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Recent reports published through wire agencies in Bangkok revealed that Khun Sa has been paying a Burmese regional commander a monthly fee of around $5,000 a month (the average monthly wage for a Burmese citizen is under $25 a month). A ‘large sum’ of money was also paid to a Burmese army general, apparently in order to secure his surrender and peaceful retirement. Reports of this kind have not surfaced so openly in the past few years, but it is widely known that there are members of the authorities in Rangoon on the payroll of drug traders, including prominent past kingpins, such as Lo Hseing Han.

At the time of writing, it’s harvest time for opium in Burma. Khun Sa is not there to send his men to pick, nor are the mule trains lined up to carry the crop through his territory to his refineries. What will happen to the thousands of tonnes of opium currently being picked by ethnic people, people who now depend entirely on the business that Khun Sa and others have created? With other drug dealers only too ready to step in, it is unlikely this vast harvest will go to waste. As for the junta, this is the time for them to show their sincerity about drug control.

Corrupt generals are an old story in Burma, but SLORC control of the Shan opium-growing regions is new. It is now up to the junta to turn off the heroin spigot, if this is their true intention. The world is waiting. If heroin continues to flow unabated onto the streets of New York, Los Angeles and Rangoon, there will be only one culprit now. We can only hope that Khun Sa’s departure wakes up all those concerned with the Golden Triangle heroin problem to its only real solution: an end to the political crisis in Burma.

Faith Doherty is a Burma-watcher working with the Southeast Asian Information Network (SAIN) in Bangkok.

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Why Gaza? War and Conquest – Politics as Usual for the Empire

Over at Antiwar.com Justin Raimondo has put up a piece, Why Gaza? which explains the situation in the world and in Israel that gives rise to the latest assault on Gaza.

Mr. Jabari received a draft proposal for an extended cease-fire with Israel, including mechanisms that would verify intentions and ensure compliance. This draft was agreed upon by me and Hamas’s deputy foreign minister, Mr. Hamad, when we met last week in Egypt.”

This nails it: it shows why Israel escalated a series of routine border incidents into a major conflict: Hamas was ready to negotiate. Jabari was going to drop a gigantic “peace bomb” on Tel Aviv, and Netanyahu and his cabinet launched a preemptive strike to make sure it never hit its target. The last thing they wanted was peace breaking out in spite of their systematic provocations.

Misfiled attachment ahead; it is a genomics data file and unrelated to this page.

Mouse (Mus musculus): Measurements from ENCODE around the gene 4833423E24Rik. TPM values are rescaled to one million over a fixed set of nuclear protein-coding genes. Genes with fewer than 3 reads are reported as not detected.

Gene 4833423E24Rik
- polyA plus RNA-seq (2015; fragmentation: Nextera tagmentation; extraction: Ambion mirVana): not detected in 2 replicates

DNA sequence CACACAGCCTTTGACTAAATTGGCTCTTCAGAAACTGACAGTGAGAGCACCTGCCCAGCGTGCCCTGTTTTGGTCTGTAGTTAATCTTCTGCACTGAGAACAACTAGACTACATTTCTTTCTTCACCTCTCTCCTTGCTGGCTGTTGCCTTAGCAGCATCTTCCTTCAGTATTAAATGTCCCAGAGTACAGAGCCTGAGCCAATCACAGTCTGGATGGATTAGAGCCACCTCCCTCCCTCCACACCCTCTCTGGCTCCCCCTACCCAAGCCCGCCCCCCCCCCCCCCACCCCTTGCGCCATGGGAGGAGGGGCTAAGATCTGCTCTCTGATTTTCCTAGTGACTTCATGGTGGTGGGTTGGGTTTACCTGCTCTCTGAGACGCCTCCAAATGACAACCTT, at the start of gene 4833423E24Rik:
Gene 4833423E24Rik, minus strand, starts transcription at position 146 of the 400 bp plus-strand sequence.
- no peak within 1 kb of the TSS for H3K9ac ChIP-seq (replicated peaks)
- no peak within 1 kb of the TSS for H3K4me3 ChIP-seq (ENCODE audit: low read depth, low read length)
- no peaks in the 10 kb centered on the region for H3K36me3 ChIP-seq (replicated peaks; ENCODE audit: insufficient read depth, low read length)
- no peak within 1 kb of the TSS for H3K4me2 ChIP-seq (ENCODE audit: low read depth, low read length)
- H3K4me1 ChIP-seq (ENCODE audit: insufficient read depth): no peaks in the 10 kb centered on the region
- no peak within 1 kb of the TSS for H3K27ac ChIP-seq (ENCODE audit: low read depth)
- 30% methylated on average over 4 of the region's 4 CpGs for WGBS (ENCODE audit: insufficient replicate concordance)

Hamas is useful to Netanyahu and his coalition partner, wannabe ethnic cleanser Avigdor Lieberman…

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Faced with the IDF’s overwhelming military superiority, Jabari and the moderate faction of Hamas entered into back channel negotiations, brokered by the Egyptians, and were about to go public with a peace proposal. That’s when the Israelis took him out.

Netanyahu merged his Likud party with the far-right Yisrael Beiteinu, a nationalist grouping catering to Russian immigrants which advocates the forced deportation of Arabs and a foreign policy aimed at achieving a “Greater Israel.”

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At the most basic level, Israel’s actions in Gaza are inextricably bound up with its efforts to create a Greater Israel that stretches from the Jordan River to the Mediterranean Sea. Despite the endless palaver about a two-state solution, the Palestinians are not going to get their own state, not least because the Netanyahu government is firmly opposed to it. The prime minister and his political allies are deeply committed to making the Occupied Territories a permanent part of Israel. To pull this off, the Palestinians in the West Bank and Gaza will be forced to live in impoverished enclaves similar to the Bantustans in white-ruled South Africa. Israeli Jews understand this quite well: a recent survey found that 58 per cent of them believe Israel already practices apartheid against the Palestinians.”

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What enables this perpetual warfare is unconditional US support for Israel, both materially and diplomatically. The Jewish state could not exist beyond the next decade without the billions of US taxpayer dollars we ship to Tel Aviv every year. Israel is the single largest recipient of US “foreign aid”: we pay $3.5 billion in tribute to the warlords of Tel Aviv on an annual basis — not counting all the interest-free and forgiven “loans.” In return, they brazenly interfere in our politics — and that may be the least offensive form of Israeli intervention on American soil.